Thursday, July 9

Contact Us

...or not.

Had to call Comcast this morning. While details aren't particularly important, finding their number was a bit of a hassle.

Now do you think that going to their website would supply the necessary information? Probably, except I couldn't get to their website; the cable modem was doing weird things and I couldn't get onto the internet in the first place.

No problem, I'll just grab an old bill and get the number from that.

1-800-COMCAST is of no use - the phone I was using has only numbers - no letters. Businesses who generally realize this fact will also supply the numbers for those who either haven't a clue or a phone without letters.

And though I no longer use a BlackBerry, this keypad makes things even worse:

That telephones prior to the digital age even had letters may be a mystery to some of you whippersnappers. Old Man Talk indeed. For those of you who have forgotten the golden age or didn't live through it, telephones had letters associated with numbers so as to remember what your exchange was, or to call someone else's exchange. Don't believe me? Consider the following image:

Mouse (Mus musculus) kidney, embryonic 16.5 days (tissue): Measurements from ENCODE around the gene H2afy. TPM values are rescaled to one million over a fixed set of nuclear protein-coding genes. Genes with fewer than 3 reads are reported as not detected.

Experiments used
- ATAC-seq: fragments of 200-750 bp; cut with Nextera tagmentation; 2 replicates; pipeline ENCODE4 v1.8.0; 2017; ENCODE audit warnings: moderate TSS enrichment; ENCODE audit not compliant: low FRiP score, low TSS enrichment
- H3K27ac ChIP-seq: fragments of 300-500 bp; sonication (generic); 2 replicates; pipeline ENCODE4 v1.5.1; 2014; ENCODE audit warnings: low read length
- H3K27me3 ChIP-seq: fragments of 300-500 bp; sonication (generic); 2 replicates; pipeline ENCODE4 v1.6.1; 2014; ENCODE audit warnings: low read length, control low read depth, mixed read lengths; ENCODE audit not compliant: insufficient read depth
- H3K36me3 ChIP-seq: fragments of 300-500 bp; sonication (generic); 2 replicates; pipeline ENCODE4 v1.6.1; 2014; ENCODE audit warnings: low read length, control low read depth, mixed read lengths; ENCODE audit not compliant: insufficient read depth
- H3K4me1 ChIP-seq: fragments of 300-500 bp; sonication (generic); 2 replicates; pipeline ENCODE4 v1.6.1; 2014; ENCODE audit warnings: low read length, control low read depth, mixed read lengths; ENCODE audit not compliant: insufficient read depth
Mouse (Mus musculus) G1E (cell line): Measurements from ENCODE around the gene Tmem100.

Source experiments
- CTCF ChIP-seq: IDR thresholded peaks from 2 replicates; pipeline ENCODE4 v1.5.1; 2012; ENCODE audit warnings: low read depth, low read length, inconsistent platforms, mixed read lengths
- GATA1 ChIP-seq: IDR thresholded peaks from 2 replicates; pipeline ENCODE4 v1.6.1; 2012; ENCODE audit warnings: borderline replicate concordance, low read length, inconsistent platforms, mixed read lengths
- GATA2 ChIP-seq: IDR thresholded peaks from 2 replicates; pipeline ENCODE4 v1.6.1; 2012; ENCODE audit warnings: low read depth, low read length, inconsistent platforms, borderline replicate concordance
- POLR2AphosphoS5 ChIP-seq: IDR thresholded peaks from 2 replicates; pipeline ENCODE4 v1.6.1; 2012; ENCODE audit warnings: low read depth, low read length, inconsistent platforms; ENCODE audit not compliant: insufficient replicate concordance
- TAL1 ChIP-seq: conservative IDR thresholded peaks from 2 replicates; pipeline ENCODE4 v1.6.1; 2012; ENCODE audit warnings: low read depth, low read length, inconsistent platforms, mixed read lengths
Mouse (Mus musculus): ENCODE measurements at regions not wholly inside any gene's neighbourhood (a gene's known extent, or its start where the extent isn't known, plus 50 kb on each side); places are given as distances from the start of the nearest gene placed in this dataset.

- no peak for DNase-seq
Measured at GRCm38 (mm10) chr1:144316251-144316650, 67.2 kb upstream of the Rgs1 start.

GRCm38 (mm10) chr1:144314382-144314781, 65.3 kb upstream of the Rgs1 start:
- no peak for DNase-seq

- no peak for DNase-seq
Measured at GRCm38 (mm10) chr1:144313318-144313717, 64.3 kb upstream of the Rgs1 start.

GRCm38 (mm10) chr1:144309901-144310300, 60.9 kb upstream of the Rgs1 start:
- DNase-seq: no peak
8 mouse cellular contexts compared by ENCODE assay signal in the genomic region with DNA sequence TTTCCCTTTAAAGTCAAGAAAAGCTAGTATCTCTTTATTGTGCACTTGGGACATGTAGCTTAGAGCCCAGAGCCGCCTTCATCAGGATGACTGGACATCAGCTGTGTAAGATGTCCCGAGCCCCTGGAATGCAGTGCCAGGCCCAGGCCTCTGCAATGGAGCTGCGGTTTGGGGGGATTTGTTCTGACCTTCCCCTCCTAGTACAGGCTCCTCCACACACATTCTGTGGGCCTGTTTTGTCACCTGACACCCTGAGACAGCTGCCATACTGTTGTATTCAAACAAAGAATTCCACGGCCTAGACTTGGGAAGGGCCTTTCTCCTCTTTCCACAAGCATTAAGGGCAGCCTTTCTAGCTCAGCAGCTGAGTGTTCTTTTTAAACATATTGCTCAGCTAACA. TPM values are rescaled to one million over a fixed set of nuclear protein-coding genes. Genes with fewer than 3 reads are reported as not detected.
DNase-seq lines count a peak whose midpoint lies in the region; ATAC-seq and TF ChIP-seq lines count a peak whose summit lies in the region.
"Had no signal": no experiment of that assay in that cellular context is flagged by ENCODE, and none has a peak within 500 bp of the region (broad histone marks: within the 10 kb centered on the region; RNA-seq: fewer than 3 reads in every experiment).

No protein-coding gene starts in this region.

Those aren't pushbuttons, sonny. The image is from 1931 at a secretarial school in which the instructor is demonstrating how a rotary dial telephone works.

And what are these exchanges I referred to? I found a neat reference that shows the phone company's "Officially Recommended Exchange Names" here. From that list, maybe you'll recognize your old phone number from childhood.

And what of Comcast's number?

While there's no exchange number involved, the letters on the "dial" correspond to the numbers you "dial".

And I'm filing this one away for posterity: Comcast's toll-free number is 800-266-2278.

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